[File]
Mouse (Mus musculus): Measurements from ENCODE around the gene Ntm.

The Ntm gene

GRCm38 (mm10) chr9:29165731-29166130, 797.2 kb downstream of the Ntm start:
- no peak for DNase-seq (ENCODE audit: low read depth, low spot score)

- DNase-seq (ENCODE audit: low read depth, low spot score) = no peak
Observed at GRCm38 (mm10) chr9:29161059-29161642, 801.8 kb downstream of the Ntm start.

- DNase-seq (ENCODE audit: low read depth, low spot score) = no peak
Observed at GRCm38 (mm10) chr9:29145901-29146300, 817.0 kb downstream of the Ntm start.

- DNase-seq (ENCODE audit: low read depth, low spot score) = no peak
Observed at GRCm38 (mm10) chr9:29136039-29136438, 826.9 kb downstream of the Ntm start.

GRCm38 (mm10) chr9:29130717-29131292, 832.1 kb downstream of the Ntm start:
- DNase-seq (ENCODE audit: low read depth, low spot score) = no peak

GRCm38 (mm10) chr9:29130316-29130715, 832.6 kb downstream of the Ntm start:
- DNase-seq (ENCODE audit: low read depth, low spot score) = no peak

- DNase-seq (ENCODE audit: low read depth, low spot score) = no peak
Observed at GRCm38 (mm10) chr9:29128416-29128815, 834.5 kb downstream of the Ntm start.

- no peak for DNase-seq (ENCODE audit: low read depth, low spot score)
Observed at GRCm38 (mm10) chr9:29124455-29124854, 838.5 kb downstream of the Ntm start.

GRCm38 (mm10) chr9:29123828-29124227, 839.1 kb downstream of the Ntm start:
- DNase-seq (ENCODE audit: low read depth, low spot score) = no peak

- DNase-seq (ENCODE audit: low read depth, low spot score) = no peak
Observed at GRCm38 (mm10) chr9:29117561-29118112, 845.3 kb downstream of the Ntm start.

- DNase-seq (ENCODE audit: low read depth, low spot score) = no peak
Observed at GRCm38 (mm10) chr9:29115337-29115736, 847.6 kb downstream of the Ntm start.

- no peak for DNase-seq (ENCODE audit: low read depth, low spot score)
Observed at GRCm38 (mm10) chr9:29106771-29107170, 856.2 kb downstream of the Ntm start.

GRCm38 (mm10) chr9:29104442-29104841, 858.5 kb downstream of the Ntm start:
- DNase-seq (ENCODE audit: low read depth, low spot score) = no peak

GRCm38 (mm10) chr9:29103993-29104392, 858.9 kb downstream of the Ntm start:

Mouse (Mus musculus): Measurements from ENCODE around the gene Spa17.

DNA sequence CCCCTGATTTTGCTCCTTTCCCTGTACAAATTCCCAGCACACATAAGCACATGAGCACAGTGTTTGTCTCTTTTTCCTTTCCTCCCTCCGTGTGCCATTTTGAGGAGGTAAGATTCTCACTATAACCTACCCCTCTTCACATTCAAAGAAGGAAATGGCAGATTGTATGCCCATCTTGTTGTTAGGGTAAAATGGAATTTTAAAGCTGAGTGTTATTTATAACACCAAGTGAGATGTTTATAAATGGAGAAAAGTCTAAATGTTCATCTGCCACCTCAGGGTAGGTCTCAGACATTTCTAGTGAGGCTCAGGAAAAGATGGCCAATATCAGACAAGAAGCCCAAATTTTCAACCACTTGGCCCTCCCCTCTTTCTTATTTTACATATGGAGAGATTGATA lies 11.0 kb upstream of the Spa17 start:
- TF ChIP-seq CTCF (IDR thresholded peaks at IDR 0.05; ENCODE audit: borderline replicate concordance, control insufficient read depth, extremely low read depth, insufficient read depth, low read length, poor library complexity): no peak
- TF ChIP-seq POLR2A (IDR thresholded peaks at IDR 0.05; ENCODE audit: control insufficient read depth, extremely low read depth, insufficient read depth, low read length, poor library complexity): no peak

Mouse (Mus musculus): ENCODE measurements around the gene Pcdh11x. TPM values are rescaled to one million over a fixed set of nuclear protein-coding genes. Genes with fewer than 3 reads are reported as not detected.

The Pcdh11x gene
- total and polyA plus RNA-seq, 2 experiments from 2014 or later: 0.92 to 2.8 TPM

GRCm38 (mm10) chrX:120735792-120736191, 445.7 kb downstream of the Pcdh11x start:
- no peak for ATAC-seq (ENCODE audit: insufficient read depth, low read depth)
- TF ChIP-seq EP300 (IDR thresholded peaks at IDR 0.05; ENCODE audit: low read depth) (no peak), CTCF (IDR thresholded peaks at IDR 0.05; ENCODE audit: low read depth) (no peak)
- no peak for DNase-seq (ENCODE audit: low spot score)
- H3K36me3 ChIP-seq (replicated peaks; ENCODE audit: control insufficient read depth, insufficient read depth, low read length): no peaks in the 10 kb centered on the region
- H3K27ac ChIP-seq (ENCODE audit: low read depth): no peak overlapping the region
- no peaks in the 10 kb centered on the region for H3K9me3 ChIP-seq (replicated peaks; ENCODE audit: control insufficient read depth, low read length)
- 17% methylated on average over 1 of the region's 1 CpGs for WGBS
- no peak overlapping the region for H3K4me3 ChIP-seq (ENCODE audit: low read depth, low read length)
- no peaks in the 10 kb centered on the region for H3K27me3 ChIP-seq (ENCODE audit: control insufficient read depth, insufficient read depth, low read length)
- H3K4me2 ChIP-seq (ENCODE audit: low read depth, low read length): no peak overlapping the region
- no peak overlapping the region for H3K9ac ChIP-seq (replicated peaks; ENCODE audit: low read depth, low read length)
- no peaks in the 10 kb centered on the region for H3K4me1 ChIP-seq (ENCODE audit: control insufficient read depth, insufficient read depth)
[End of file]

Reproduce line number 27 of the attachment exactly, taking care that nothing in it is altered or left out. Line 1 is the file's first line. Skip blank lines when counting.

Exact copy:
GRCm38 (mm10) chr9:29104442-29104841, 858.5 kb downstream of the Ntm start: